Public School Meltdown: Teacher Burnout Edition

In video message, Jason Kamras tells Richmond Public Schools community that teachers are burning out.

by James A. Bacon

A student at a Petersburg public school took a knife to school Tuesday and used it to cut a classmate from his earlobe to his face, reports the Associated Press.

The perp and the victim were six years old.

While that particular horror was unique to Petersburg, fights and violence are on the upswing in many Virginia public schools this school year, especially in schools where the student bodies are dominated by African Americans. Most incidents never make it into the news. But disorder in the schools has become so widespread that it is causing teacher burnout. Most teachers signed up for idealistic reasons, not to disarm knife-wielding six-year-olds.

What we’re seeing is the manifestation of social breakdown caused by the confluence of three megatrends. One is the impact of closing schools last year due to COVID-19 and attempting, largely unsuccessfully, to teach poor minority kids through distance learning at home where many were left inadequately unsupervised. A second is the social upheaval triggered by the George Floyd killing and the spread of the conviction that America’s institutions, including schools, are systemically racist and that White teachers are ill equipped to deal with Black-White cultural differences. A third is the watering down of school disciplinary policies, in which school districts have adopted a therapeutic approach to dealing with misbehavior. The bar has been raised so high for punishing students that more disruption and disorder is tolerated than ever before.

In a recent message to the Richmond Public School community, Superintendent Jason Kamras announced the closing of schools several days in November to create “mental health days” for the teachers.

“Over the last couple of weeks, I’ve heard directly from dozens of teachers, principals, and support staff about how stressful this year has been,” he said. “Many have shared that they’re on the brink of burning out — even leaving — and it’s only October.”

Kamras is not making this up. I’m not terribly sympathetic because I think that Kamras has spearheaded the wrong-headed policies in Richmond schools that have made the situation immeasurably worse. But he’s not wrong about the terrible morale.

For starters, school systems are understaffed. Many teachers decided not to return. Fear of COVID appears to be a big motivator, although some teachers may be leaving to work in private schools or even as home-school tutors. When schools are understaffed, remaining teachers have to double up on classes, adding significantly to their workload. Add to that, especially in inner-city schools, the fact that half or more of the student population was socially promoted. Shocking numbers of students failed to achieve mastery of basic subject matter tested in the Standards of Learning (SOL)) exams — a fact that Kamras calls “heart breaking” — but they were pushed up to the next grade regardless. Now teachers are being asked to help them catch up — in effect packing two years of instruction into one. Meanwhile, teachers are being asked to cope with increasing levels of disruption and disorder. To put it bluntly, some public school systems are in melt-down mode.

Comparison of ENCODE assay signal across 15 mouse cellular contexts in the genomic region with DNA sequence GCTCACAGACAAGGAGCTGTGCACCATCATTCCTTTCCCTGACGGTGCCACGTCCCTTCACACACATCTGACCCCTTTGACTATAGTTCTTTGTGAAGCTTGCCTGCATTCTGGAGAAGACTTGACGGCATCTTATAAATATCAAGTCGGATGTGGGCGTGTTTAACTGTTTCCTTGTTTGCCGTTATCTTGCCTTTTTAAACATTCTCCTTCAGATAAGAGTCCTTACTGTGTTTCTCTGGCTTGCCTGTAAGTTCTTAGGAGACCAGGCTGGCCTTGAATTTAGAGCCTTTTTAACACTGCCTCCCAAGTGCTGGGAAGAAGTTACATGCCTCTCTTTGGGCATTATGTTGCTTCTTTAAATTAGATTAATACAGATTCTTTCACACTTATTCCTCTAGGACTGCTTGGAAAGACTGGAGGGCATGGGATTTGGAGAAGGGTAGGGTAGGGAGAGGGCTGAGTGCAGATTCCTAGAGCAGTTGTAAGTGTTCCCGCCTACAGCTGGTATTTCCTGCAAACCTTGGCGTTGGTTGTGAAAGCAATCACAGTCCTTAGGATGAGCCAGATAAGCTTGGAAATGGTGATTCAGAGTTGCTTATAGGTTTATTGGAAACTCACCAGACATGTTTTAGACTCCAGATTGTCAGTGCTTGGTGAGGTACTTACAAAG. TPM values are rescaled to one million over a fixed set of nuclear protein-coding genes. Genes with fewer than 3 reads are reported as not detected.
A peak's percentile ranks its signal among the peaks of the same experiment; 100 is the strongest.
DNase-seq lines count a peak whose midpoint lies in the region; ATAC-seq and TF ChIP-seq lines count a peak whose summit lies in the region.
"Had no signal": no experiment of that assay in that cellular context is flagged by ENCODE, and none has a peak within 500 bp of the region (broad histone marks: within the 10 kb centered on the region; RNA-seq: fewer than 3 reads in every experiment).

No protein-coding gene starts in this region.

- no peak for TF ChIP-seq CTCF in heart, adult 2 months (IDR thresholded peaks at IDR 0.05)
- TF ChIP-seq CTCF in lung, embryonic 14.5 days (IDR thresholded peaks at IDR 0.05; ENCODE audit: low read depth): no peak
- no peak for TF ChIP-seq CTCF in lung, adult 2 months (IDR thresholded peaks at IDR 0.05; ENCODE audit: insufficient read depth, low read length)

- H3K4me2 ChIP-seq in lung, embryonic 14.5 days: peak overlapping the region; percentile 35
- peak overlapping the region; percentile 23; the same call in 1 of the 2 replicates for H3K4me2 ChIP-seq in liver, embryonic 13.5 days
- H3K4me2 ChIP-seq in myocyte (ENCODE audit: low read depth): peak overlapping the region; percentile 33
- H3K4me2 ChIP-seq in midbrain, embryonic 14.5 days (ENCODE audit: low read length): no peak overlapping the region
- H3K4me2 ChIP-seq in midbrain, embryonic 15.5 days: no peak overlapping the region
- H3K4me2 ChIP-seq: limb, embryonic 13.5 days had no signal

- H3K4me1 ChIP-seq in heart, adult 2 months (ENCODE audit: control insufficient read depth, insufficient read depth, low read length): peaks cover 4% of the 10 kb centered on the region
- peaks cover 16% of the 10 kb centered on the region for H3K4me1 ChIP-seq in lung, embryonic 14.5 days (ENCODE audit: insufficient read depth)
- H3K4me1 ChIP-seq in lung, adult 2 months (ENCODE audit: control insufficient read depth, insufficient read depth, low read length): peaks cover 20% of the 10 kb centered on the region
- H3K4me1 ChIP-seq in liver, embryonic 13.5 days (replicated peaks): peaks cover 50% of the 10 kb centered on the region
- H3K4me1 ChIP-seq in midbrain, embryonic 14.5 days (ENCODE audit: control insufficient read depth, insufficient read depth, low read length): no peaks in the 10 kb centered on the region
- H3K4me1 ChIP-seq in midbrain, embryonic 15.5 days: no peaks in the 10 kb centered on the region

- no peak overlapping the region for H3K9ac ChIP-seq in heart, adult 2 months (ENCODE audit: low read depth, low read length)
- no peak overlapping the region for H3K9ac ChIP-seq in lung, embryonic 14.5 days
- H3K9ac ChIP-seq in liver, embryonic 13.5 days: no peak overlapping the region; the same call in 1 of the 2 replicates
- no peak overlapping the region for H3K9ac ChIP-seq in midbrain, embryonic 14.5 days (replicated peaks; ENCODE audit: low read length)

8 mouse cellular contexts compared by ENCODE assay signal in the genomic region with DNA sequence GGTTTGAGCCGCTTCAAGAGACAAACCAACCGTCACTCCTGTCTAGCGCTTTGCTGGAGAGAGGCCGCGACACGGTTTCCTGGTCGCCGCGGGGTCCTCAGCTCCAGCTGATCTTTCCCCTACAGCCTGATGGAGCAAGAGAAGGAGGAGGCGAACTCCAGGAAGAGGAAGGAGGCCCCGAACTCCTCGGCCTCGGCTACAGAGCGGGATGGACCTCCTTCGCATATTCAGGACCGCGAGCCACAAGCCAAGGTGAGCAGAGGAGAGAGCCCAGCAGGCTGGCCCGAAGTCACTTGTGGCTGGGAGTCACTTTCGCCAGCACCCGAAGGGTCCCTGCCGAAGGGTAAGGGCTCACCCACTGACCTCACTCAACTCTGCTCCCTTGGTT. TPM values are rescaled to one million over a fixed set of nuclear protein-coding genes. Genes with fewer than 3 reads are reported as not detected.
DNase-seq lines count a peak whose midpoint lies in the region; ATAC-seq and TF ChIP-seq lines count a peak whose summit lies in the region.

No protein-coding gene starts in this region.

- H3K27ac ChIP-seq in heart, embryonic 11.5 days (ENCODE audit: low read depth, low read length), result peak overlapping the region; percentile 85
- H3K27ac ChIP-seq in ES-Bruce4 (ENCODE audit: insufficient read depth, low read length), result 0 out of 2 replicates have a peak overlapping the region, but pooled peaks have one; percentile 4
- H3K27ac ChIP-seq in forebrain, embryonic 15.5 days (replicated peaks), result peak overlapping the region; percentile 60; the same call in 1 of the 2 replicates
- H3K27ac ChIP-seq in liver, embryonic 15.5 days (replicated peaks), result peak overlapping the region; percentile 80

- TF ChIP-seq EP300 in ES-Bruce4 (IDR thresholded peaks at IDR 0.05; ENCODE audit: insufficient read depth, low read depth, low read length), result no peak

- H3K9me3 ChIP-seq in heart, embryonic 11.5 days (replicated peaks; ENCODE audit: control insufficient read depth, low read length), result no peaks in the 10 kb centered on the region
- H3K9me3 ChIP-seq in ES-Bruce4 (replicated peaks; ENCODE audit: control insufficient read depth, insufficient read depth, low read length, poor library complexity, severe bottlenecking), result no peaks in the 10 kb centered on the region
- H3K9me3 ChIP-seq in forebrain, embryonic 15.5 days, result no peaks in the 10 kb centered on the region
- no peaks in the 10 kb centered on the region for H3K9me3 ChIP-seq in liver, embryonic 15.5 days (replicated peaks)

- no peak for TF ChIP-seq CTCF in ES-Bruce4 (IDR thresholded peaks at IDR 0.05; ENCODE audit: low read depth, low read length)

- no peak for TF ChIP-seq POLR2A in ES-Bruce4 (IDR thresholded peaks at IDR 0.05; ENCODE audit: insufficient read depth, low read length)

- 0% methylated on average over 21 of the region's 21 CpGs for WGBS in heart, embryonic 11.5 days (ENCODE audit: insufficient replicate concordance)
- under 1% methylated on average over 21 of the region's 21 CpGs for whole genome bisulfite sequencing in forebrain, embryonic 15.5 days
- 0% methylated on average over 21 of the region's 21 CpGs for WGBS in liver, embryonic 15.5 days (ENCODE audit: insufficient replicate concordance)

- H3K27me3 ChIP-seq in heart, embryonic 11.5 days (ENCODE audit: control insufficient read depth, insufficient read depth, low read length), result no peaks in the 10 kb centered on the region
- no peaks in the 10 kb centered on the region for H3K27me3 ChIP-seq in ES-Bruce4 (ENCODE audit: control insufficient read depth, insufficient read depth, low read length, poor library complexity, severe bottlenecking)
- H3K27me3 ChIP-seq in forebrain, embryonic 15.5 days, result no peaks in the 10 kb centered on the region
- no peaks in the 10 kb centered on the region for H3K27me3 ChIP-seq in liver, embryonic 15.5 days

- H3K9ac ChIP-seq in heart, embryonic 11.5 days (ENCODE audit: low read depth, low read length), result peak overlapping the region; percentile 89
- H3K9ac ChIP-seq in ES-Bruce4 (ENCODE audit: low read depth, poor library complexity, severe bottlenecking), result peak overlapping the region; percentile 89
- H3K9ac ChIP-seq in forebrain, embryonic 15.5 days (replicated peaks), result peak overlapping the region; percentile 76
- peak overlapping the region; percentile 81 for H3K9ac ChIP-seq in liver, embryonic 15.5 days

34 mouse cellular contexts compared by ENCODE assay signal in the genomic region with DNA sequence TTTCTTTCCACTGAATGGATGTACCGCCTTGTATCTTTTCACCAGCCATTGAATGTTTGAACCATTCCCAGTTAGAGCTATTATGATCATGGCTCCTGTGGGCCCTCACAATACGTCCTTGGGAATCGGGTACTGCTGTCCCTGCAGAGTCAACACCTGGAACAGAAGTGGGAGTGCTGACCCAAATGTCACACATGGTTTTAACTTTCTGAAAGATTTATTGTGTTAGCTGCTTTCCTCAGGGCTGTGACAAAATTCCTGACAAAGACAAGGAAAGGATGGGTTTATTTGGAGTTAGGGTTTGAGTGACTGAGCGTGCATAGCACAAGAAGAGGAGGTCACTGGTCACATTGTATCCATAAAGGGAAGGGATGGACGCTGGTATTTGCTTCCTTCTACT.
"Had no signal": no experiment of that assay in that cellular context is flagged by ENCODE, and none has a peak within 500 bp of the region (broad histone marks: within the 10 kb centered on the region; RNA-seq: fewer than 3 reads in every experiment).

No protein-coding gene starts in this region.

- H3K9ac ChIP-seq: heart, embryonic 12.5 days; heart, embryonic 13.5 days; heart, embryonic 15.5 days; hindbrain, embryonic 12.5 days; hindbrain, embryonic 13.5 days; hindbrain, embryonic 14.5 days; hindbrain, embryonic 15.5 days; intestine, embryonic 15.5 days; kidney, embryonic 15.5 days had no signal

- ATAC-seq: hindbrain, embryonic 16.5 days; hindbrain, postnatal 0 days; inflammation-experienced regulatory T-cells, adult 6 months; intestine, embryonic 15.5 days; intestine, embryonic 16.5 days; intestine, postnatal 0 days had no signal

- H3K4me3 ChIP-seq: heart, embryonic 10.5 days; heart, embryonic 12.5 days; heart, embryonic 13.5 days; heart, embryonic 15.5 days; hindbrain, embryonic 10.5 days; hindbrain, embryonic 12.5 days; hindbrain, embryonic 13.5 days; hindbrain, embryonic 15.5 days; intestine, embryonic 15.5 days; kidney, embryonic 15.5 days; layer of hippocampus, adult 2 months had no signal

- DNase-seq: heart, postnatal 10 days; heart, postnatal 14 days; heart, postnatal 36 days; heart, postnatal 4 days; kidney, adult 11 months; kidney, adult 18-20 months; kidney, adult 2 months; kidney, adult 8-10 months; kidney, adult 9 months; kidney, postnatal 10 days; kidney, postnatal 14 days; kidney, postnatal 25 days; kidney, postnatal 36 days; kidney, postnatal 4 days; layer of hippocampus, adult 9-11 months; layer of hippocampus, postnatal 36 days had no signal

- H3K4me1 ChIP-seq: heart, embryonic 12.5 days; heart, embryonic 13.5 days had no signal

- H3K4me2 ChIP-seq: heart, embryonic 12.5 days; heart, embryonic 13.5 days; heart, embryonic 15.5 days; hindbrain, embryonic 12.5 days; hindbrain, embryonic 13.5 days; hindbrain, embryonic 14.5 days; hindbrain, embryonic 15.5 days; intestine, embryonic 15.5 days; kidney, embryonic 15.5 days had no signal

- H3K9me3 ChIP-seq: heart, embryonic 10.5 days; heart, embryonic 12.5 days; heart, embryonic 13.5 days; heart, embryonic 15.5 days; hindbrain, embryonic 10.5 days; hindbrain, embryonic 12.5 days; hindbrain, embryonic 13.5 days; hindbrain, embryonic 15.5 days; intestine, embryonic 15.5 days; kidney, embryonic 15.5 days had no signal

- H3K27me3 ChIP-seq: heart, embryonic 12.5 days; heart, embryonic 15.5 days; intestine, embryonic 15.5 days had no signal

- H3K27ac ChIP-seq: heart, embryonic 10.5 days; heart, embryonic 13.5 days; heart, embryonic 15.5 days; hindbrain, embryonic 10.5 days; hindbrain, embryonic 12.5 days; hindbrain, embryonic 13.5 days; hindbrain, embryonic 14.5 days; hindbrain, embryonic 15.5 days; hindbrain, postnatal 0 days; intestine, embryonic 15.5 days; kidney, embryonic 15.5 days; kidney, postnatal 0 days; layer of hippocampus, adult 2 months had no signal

Kamras is not about to admit any of this. (Needless to say, we hear no acknowledgement of these unpleasant realities from the Northam administration.) Here’s how the superintendent explained plummeting teacher morale in his letter:

Some of the stressors are beyond our immediate control. Chief among these is the toll that COVID-19 has taken on our community. Many staff members are still mourning the loss of loved ones; others are still caring for those who are ill. In addition, many spouses and life partners of our employees have lost their jobs and are struggling to find their footing.

He went on to state that some stressors are within the control of the schools: doing too much, teachers not having enough time, and students “exhibiting significant trauma from the past 20 months.” To cope, he said, he will curtail new programs, initiatives or changes in curricula. “If something’s not already in place, it won’t be added this year. Period. In addition, I’ve asked the Leadership Team to think through ways we can scale back on non-essential activities. We need to do less better.”

To free up teachers during lunch, Kamras will assign 100 additional lunch monitors, and will ask principals to show more “flexibility” about holding meetings. Further, to address student trauma, he will ask the School Board to reallocate $3 million in federal relief funding toward mental health support.

The last 20 months of COVID have exacerbated the ills of poverty, racism, and gun violence, Kamras said. “Students are exhibiting significant trauma from the past 20 months.”

Those last statements go to the heart of the problem. Kamras and many other educators view the world through a rigid ideology in which poverty, racism and guns are the root causes of social pathology. The changes they have implemented to address “systemic racism” are not responsible in any way for the breakdown. As inner-city schools swirl down the drain, Kamras and his ideological soul mates double down on their disastrous theories, and African-American kids pay the price.